Walking and Hiking
The breathtaking views of the Haut Languedoc are best appreciated on foot, on mountain bike or on horseback; you simply cannot drive to the best and more remote parts, but who would want to, anyway, when there's all that nature and space just waiting for you to come and explore it?
If you are more of a day tripper when it comes to walking in the hills, then we recommend you follow any one of the hundreds of trails that have been marked out and signed ('balisage'). You can find these on the internet or if your preference is the printed word then local bookstores and even the big supermarkets will have walking guides for sale. The guides will help you choose the right level and distance for your group and paths tend to be quite well signed. Indeed, for the kids, the best bit is running ahead to spot the next arrow or cross which tells you where to go. One of our favourite walks is from the Cercle de Mourèze near Clermont Hérault. The Cercle is a formation of dolomites that poke up out of the surrounding garrigue and guard the path up what - from the bottom of the hill - looks an almost vertical climb. Fear not, however, it's steep in some parts but not half as steep as it looked from the bottom. Climb to the top and you will be rewarded by a fantastic view across Lake Salagou. The colours are amazing - green garrigue, white limestone, blue water and red hills. And the best thing is after a long, hot climb you'll find a lovely breeze blowing across the top of the escarpment to cool you down. Take a picnic and a kite and you'll have the best day out.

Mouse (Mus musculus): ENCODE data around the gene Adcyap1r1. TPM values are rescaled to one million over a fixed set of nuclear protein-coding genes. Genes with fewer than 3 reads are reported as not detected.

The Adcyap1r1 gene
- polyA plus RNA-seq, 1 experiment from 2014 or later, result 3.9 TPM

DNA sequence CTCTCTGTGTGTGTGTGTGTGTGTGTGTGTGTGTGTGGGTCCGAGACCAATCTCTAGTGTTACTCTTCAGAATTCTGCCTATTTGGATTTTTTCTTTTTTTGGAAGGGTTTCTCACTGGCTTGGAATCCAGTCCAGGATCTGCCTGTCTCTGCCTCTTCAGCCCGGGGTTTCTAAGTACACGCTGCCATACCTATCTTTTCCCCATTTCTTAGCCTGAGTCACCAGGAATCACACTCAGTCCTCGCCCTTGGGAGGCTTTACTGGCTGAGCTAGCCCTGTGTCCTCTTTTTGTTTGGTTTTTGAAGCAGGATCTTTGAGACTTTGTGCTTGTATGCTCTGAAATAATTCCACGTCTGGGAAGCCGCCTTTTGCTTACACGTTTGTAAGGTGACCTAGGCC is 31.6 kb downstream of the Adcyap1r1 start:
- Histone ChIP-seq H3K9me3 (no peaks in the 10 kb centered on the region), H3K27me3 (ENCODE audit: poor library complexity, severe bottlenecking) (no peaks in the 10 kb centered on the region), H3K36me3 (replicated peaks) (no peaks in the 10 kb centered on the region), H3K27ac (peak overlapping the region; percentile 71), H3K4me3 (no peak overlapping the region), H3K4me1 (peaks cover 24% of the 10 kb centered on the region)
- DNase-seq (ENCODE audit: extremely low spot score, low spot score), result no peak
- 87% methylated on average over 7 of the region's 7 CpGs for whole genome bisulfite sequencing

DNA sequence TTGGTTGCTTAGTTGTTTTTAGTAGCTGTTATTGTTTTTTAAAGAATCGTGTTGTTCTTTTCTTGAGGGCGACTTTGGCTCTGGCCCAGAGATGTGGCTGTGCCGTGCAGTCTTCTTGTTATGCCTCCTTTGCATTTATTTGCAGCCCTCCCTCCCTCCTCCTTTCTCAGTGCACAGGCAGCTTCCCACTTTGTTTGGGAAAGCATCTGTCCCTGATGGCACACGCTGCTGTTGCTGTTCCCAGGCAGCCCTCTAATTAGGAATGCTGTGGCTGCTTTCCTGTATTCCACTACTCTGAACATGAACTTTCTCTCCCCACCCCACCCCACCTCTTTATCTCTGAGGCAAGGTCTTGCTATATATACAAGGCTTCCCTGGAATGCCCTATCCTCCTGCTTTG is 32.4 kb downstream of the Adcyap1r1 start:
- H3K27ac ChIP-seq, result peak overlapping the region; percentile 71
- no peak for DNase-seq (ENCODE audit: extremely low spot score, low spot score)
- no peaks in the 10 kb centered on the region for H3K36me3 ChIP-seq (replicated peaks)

If your idea of walking is something a bit more demanding then don't forget that parts of the famous St Jacques de Compostelle route pass through the Haut Languedoc. The main trail is to the south but there are 'bretelles' - feeder trails - in the National Park. Those who have dedicated several weeks or even months to doing the whole trail may be doing it on horseback or with an accompanying donkey. Watch out for these hardy types - they'll be able to give you lots of suggestions about other routes to follow. A good point to start is from the Abbey de Fontcaude just outside Cazouls-les-Béziers. There is a sign that tells you it is only another 1400km to Compostella in Spain, so get walking!